Causal inference gates corticostriatal learning

Published Date: 
July 9, 2021

Attributing outcomes to your own actions or to external causes is essential for appropriately learning which actions lead to reward and which actions do not. Our previous work showed that this type of credit assignment is best explained by a Bayesian reinforcement learning model which posits that beliefs about the causal structure of the environment modulate reward prediction errors (RPEs) during action value updating. In this study, we investigated the brain networks underlying reinforcement learning that are influenced by causal beliefs using functional magnetic resonance imaging (fMRI) while human participants (n = 31; 13 males, 18 females) completed a behavioral task that manipulated beliefs about causal structure. We found evidence that RPEs modulated by causal beliefs are represented in dorsal striatum, while standard (unmodulated) RPEs are represented in ventral striatum. Further analyses revealed that beliefs about causal structure are represented in anterior insula and inferior frontal gyrus. Finally, structural equation modeling revealed effective connectivity from anterior insula to dorsal striatum. Together, these results are consistent with a possible neural architecture in which causal beliefs in anterior insula are integrated with prediction error signals in dorsal striatum to update action values.SIGNIFICANCE STATEMENT:Learning which actions lead to reward - a process known as reinforcement learning - is essential for survival. Inferring the causes of observed outcomes - a process known as causal inference - is crucial for appropriately assigning credit to one's own actions and restricting learning to effective action-outcome contingencies. Previous studies have linked reinforcement learning to the striatum and causal inference to prefrontal regions, yet how these neural processes interact to guide adaptive behavior remains poorly understood. Here, we found evidence that causal beliefs represented in the prefrontal cortex modulate action value updating in posterior striatum, separately from the unmodulated action value update in ventral striatum posited by standard reinforcement learning models.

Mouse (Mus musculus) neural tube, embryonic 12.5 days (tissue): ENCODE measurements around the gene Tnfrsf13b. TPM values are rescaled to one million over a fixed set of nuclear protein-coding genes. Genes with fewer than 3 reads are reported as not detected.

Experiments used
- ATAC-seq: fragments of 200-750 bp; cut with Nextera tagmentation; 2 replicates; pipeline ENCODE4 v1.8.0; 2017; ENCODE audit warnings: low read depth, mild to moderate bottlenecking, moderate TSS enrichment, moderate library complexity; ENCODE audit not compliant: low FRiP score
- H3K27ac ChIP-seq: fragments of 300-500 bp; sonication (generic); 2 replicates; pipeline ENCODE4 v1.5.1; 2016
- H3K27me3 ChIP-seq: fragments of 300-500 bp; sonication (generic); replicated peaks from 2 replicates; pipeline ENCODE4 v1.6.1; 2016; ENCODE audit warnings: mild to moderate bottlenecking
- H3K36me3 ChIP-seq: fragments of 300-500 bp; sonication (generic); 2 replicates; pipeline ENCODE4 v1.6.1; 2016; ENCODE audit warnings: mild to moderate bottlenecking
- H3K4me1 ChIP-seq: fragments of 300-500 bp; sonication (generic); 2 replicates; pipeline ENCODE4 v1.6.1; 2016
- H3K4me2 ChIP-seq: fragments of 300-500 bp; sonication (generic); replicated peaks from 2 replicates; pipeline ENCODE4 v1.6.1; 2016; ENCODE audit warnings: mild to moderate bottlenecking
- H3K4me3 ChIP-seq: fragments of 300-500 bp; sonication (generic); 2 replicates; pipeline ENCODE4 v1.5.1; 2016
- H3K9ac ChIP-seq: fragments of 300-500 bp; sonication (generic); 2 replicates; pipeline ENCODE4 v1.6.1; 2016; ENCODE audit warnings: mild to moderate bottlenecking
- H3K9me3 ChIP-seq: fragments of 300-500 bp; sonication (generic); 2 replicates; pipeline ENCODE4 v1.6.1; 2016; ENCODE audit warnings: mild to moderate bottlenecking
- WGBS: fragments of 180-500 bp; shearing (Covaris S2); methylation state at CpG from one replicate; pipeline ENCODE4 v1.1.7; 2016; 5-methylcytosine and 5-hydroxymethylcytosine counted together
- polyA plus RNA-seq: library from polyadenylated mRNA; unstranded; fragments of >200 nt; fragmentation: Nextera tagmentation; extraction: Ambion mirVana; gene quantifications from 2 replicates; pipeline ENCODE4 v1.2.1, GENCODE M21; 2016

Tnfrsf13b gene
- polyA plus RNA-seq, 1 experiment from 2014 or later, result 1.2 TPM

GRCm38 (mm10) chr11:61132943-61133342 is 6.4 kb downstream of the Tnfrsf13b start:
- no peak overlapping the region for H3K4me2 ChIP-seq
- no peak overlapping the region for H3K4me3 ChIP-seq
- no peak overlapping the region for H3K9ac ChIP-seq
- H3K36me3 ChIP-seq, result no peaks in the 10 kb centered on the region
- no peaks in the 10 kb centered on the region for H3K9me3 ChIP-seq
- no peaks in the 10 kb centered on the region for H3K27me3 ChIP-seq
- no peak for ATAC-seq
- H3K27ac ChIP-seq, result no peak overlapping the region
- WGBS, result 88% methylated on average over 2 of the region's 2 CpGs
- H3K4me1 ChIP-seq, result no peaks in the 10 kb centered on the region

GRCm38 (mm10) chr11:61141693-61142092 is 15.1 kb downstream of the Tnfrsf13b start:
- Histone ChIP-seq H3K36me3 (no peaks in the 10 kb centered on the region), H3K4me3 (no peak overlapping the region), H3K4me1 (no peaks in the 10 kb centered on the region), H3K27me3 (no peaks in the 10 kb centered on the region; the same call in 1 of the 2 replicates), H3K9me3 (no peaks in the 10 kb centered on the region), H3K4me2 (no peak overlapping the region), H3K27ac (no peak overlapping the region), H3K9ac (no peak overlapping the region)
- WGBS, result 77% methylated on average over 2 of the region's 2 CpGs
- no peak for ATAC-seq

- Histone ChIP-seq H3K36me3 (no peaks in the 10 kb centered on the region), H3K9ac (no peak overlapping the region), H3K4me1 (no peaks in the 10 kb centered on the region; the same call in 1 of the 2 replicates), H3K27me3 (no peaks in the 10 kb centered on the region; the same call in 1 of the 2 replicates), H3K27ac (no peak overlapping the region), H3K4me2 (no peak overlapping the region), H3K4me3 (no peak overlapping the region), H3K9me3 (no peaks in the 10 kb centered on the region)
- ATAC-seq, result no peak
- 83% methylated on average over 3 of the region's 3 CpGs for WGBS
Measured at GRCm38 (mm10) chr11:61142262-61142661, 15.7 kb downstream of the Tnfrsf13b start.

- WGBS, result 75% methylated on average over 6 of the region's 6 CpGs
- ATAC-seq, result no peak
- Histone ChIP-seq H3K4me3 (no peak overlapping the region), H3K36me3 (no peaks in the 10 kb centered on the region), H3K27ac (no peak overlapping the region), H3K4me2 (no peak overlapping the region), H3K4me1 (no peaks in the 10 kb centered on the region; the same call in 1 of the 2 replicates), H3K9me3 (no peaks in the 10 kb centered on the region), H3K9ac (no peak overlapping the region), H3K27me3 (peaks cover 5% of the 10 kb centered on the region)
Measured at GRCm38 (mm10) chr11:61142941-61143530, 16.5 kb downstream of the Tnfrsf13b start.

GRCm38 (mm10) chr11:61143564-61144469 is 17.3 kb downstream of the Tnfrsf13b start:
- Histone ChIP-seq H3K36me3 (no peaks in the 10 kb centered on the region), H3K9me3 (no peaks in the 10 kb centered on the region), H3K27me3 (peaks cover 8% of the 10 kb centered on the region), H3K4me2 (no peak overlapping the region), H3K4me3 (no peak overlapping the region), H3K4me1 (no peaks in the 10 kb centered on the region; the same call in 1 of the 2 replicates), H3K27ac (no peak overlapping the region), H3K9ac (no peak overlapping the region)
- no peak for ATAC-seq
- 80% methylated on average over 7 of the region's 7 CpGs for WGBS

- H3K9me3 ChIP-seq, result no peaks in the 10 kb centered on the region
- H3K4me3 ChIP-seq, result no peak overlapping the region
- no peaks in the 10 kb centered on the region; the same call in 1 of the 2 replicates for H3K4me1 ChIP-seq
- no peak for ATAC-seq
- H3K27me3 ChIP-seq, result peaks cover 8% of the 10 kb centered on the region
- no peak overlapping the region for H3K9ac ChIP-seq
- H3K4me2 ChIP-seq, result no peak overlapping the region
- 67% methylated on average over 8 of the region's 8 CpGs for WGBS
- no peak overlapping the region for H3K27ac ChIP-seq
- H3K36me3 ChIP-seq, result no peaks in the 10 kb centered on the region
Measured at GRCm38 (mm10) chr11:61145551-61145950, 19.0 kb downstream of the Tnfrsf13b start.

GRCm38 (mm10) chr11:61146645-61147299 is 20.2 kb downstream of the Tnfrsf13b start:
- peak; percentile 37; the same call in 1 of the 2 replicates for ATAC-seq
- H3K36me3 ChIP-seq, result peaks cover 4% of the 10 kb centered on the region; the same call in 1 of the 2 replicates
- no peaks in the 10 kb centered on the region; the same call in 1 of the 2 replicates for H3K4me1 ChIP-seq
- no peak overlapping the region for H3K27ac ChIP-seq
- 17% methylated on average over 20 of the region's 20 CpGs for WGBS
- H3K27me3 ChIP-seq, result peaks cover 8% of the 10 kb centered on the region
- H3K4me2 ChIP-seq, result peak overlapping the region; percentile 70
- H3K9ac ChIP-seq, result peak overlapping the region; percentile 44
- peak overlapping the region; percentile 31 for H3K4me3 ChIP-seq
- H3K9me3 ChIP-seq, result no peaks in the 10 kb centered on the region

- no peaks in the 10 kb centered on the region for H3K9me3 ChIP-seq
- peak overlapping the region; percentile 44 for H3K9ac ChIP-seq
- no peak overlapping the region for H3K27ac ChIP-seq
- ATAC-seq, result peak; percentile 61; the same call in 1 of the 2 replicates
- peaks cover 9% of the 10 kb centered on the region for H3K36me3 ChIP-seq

Hayley M Dorfman, Momchil Tomov, Bernice Cheung, Dennis Clarke, Samuel J Gershman , Brent L Hughes